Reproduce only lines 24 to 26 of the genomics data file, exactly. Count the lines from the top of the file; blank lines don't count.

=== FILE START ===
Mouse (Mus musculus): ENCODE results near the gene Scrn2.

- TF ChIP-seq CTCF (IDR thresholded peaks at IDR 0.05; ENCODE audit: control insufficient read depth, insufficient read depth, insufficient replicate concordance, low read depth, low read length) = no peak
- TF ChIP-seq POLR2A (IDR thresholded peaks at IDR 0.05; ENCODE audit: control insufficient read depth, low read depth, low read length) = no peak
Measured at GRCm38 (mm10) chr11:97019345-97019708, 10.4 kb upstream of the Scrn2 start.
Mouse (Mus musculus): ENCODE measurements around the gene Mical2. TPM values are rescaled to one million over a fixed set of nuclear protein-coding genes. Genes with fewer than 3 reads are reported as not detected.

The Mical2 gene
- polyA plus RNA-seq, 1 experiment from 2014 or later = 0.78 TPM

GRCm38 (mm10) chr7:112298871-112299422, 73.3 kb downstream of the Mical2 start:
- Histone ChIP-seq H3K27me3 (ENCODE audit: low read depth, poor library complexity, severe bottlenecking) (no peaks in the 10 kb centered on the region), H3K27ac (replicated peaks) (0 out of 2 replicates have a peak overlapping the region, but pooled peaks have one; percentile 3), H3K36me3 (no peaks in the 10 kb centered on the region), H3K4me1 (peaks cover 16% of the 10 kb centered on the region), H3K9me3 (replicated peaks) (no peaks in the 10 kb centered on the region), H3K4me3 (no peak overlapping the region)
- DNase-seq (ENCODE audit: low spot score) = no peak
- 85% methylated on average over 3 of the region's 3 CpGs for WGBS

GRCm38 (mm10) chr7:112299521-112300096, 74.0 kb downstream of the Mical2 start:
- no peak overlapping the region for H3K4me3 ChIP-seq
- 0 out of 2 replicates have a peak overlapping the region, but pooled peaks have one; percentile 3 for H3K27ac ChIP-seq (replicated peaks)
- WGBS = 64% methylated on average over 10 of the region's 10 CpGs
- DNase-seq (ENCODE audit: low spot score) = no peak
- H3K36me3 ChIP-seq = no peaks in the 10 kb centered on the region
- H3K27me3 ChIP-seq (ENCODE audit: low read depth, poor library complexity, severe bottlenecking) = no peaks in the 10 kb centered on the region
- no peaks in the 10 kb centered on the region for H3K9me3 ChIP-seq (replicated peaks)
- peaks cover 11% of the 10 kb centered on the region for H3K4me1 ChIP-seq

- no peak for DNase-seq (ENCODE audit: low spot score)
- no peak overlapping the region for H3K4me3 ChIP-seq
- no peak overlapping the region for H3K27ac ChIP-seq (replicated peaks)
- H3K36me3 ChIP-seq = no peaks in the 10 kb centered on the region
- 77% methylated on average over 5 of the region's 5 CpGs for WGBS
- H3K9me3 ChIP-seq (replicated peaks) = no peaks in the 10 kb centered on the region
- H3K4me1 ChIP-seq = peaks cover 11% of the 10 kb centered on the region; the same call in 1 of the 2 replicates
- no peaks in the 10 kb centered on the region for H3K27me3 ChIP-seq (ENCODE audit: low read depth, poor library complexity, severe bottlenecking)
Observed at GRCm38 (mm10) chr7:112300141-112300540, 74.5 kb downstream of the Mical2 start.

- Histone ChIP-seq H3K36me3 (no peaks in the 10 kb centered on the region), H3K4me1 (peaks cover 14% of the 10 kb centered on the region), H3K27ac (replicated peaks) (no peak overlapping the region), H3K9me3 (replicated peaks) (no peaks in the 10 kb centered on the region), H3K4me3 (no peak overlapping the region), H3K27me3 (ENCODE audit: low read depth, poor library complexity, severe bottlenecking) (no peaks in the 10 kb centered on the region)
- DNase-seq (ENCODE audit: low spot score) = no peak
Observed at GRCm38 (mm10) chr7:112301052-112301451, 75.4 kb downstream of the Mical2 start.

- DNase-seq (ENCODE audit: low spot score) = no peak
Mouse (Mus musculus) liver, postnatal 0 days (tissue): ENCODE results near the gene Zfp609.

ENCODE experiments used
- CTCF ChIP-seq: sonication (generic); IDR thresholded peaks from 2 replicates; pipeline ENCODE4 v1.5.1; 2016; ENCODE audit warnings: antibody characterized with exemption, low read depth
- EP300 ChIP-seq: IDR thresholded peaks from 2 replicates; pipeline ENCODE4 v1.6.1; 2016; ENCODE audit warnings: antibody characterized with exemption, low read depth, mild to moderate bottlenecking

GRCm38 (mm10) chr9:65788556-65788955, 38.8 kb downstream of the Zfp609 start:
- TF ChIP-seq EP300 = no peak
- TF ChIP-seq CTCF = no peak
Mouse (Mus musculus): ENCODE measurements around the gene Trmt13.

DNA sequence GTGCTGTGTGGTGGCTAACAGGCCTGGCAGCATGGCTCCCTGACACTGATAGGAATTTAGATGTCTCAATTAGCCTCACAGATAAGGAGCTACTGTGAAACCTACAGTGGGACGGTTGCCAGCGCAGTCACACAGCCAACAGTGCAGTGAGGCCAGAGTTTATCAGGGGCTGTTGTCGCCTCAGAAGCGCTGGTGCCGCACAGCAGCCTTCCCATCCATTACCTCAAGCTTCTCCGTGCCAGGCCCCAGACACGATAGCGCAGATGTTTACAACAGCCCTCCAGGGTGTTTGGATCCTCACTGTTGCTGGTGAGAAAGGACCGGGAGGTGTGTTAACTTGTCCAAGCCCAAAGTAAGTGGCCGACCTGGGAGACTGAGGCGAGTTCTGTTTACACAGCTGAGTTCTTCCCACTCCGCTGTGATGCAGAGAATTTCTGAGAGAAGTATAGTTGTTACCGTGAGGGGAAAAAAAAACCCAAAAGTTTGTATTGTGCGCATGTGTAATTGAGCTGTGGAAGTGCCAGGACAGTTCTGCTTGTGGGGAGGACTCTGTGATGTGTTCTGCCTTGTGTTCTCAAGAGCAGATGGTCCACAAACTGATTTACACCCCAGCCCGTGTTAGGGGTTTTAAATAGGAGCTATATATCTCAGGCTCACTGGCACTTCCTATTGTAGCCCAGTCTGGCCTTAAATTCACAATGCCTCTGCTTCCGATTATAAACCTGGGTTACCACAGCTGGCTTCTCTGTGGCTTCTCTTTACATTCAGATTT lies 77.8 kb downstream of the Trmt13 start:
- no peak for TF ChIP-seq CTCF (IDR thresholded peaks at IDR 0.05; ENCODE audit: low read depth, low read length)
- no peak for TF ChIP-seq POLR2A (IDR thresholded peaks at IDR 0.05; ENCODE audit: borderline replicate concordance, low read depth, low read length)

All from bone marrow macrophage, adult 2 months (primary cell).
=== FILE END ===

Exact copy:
- H3K36me3 ChIP-seq = no peaks in the 10 kb centered on the region
- 77% methylated on average over 5 of the region's 5 CpGs for WGBS
- H3K9me3 ChIP-seq (replicated peaks) = no peaks in the 10 kb centered on the region